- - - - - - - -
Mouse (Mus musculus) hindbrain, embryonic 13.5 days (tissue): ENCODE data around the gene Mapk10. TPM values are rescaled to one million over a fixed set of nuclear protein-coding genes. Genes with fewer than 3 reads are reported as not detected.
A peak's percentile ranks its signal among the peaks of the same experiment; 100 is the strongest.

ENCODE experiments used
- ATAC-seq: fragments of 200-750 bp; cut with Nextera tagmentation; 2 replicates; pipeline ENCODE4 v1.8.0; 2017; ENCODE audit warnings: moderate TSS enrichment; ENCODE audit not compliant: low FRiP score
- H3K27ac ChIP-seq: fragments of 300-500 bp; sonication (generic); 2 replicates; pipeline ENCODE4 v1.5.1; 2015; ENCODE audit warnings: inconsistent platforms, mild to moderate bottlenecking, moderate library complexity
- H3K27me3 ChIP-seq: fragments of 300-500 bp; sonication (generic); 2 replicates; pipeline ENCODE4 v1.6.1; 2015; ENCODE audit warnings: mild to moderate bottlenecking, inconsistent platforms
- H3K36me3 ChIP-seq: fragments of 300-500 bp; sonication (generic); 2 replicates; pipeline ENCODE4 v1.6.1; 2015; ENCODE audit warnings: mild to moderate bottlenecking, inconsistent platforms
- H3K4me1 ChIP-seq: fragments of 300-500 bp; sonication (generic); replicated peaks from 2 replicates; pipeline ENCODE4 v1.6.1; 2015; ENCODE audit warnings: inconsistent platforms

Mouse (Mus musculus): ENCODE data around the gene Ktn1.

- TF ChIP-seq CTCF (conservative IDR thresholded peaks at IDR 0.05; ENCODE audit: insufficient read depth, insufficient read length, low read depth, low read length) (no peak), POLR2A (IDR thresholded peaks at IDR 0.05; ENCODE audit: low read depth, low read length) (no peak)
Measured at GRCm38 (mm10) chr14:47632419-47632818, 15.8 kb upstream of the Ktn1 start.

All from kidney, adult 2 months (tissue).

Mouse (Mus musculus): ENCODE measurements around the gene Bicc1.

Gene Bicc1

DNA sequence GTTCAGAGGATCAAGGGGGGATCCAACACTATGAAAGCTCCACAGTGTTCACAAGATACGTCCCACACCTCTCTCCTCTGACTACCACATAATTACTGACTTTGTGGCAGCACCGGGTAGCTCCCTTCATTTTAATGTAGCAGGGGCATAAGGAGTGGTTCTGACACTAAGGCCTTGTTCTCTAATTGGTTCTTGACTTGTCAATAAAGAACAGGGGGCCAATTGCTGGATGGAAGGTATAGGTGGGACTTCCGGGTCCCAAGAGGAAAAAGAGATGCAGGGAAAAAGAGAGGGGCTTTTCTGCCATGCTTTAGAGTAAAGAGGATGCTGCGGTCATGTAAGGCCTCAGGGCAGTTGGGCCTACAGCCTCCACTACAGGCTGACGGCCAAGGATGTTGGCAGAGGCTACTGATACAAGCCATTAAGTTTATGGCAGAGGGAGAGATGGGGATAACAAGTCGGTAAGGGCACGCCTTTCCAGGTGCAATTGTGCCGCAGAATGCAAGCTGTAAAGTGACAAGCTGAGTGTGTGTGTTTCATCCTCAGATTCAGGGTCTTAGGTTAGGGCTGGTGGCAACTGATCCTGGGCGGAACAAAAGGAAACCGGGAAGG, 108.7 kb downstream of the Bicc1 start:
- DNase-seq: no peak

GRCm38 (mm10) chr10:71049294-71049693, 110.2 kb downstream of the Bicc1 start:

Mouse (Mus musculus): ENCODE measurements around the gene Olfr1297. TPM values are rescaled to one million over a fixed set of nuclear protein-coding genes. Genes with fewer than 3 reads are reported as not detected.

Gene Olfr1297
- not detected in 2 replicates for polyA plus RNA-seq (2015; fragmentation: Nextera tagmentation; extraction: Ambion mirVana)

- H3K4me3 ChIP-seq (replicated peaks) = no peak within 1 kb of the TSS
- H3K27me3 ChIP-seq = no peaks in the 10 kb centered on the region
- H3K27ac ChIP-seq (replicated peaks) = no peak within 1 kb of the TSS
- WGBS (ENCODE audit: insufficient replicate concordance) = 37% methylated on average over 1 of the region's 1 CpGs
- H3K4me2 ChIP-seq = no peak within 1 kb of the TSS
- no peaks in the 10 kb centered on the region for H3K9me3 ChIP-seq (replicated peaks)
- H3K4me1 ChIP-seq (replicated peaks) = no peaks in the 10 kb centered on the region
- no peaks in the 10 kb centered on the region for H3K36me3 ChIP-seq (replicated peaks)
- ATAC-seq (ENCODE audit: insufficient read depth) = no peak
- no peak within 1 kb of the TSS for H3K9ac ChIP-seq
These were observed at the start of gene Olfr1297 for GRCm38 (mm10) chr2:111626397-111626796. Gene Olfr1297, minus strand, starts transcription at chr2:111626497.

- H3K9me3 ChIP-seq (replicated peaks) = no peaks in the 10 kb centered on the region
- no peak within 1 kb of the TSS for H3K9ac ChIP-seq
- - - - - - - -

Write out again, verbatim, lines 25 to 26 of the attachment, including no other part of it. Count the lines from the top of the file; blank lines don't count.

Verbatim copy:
- H3K4me2 ChIP-seq = no peak within 1 kb of the TSS
- no peaks in the 10 kb centered on the region for H3K9me3 ChIP-seq (replicated peaks)